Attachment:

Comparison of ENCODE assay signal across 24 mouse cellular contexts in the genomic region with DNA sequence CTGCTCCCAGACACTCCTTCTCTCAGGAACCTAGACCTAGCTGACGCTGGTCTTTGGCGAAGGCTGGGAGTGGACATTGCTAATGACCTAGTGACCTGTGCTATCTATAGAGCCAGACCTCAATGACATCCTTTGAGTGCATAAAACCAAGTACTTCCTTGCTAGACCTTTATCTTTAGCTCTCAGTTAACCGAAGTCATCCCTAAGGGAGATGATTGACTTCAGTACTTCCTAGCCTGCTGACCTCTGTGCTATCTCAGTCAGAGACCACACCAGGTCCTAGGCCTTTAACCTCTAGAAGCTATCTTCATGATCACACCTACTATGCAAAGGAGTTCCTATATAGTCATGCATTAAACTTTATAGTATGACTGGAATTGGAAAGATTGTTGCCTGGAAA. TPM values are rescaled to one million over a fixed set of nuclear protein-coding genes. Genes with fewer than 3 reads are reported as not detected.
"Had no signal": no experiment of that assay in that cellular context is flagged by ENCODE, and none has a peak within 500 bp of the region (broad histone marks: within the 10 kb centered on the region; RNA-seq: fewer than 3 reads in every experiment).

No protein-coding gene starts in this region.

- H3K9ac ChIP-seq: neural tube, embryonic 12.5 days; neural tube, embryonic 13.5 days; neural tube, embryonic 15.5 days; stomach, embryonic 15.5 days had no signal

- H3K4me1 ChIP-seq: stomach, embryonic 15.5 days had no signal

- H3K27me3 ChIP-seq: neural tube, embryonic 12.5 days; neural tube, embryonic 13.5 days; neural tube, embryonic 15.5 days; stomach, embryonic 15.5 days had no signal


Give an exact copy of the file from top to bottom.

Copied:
Comparison of ENCODE assay signal across 24 mouse cellular contexts in the genomic region with DNA sequence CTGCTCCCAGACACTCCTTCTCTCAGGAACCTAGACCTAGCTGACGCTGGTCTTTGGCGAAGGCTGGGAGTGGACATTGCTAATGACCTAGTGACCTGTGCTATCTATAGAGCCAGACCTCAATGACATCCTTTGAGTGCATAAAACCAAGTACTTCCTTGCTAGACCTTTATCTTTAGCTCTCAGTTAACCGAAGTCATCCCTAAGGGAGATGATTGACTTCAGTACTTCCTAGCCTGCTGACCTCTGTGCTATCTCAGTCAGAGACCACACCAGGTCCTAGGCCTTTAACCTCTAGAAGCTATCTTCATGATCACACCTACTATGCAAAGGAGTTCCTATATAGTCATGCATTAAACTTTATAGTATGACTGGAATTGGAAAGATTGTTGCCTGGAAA. TPM values are rescaled to one million over a fixed set of nuclear protein-coding genes. Genes with fewer than 3 reads are reported as not detected.
"Had no signal": no experiment of that assay in that cellular context is flagged by ENCODE, and none has a peak within 500 bp of the region (broad histone marks: within the 10 kb centered on the region; RNA-seq: fewer than 3 reads in every experiment).

No protein-coding gene starts in this region.

- H3K9ac ChIP-seq: neural tube, embryonic 12.5 days; neural tube, embryonic 13.5 days; neural tube, embryonic 15.5 days; stomach, embryonic 15.5 days had no signal

- H3K4me1 ChIP-seq: stomach, embryonic 15.5 days had no signal

- H3K27me3 ChIP-seq: neural tube, embryonic 12.5 days; neural tube, embryonic 13.5 days; neural tube, embryonic 15.5 days; stomach, embryonic 15.5 days had no signal